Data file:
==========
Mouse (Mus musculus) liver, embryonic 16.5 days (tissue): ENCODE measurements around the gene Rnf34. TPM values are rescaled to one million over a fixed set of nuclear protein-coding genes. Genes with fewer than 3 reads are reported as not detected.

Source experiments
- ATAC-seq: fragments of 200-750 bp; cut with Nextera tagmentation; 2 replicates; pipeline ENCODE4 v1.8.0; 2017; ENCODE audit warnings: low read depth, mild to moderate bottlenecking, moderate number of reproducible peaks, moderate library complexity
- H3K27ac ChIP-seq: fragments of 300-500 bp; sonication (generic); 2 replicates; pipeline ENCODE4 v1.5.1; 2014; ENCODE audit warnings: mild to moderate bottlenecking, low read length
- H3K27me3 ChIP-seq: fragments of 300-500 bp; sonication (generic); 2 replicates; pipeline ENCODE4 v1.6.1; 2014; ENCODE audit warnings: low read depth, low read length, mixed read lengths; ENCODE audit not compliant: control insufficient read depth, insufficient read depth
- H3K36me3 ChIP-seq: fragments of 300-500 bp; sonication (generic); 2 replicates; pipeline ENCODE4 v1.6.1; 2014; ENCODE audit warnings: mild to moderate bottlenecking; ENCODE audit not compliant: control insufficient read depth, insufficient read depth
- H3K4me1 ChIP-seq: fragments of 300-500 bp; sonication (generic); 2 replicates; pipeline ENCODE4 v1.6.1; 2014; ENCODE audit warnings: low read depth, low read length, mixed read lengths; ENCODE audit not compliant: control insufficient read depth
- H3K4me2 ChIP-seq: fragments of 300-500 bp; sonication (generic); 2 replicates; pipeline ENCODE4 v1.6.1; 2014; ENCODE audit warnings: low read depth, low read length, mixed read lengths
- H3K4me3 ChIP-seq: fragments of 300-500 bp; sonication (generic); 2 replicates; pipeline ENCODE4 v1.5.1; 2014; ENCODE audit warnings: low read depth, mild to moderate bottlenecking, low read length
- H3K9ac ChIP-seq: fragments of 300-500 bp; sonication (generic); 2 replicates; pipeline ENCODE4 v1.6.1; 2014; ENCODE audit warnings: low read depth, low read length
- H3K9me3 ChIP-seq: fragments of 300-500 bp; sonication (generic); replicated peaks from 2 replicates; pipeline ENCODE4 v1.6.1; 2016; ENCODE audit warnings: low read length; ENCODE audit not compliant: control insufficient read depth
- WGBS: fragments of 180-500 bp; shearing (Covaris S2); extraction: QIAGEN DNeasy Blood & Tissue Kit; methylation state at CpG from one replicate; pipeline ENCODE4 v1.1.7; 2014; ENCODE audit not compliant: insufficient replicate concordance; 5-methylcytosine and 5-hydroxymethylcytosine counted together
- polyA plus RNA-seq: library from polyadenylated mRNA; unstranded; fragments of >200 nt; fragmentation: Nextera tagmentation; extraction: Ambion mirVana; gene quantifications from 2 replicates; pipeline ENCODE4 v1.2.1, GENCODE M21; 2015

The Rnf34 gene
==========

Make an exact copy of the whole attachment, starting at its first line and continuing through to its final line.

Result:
Mouse (Mus musculus) liver, embryonic 16.5 days (tissue): ENCODE measurements around the gene Rnf34. TPM values are rescaled to one million over a fixed set of nuclear protein-coding genes. Genes with fewer than 3 reads are reported as not detected.

Source experiments
- ATAC-seq: fragments of 200-750 bp; cut with Nextera tagmentation; 2 replicates; pipeline ENCODE4 v1.8.0; 2017; ENCODE audit warnings: low read depth, mild to moderate bottlenecking, moderate number of reproducible peaks, moderate library complexity
- H3K27ac ChIP-seq: fragments of 300-500 bp; sonication (generic); 2 replicates; pipeline ENCODE4 v1.5.1; 2014; ENCODE audit warnings: mild to moderate bottlenecking, low read length
- H3K27me3 ChIP-seq: fragments of 300-500 bp; sonication (generic); 2 replicates; pipeline ENCODE4 v1.6.1; 2014; ENCODE audit warnings: low read depth, low read length, mixed read lengths; ENCODE audit not compliant: control insufficient read depth, insufficient read depth
- H3K36me3 ChIP-seq: fragments of 300-500 bp; sonication (generic); 2 replicates; pipeline ENCODE4 v1.6.1; 2014; ENCODE audit warnings: mild to moderate bottlenecking; ENCODE audit not compliant: control insufficient read depth, insufficient read depth
- H3K4me1 ChIP-seq: fragments of 300-500 bp; sonication (generic); 2 replicates; pipeline ENCODE4 v1.6.1; 2014; ENCODE audit warnings: low read depth, low read length, mixed read lengths; ENCODE audit not compliant: control insufficient read depth
- H3K4me2 ChIP-seq: fragments of 300-500 bp; sonication (generic); 2 replicates; pipeline ENCODE4 v1.6.1; 2014; ENCODE audit warnings: low read depth, low read length, mixed read lengths
- H3K4me3 ChIP-seq: fragments of 300-500 bp; sonication (generic); 2 replicates; pipeline ENCODE4 v1.5.1; 2014; ENCODE audit warnings: low read depth, mild to moderate bottlenecking, low read length
- H3K9ac ChIP-seq: fragments of 300-500 bp; sonication (generic); 2 replicates; pipeline ENCODE4 v1.6.1; 2014; ENCODE audit warnings: low read depth, low read length
- H3K9me3 ChIP-seq: fragments of 300-500 bp; sonication (generic); replicated peaks from 2 replicates; pipeline ENCODE4 v1.6.1; 2016; ENCODE audit warnings: low read length; ENCODE audit not compliant: control insufficient read depth
- WGBS: fragments of 180-500 bp; shearing (Covaris S2); extraction: QIAGEN DNeasy Blood & Tissue Kit; methylation state at CpG from one replicate; pipeline ENCODE4 v1.1.7; 2014; ENCODE audit not compliant: insufficient replicate concordance; 5-methylcytosine and 5-hydroxymethylcytosine counted together
- polyA plus RNA-seq: library from polyadenylated mRNA; unstranded; fragments of >200 nt; fragmentation: Nextera tagmentation; extraction: Ambion mirVana; gene quantifications from 2 replicates; pipeline ENCODE4 v1.2.1, GENCODE M21; 2015

The Rnf34 gene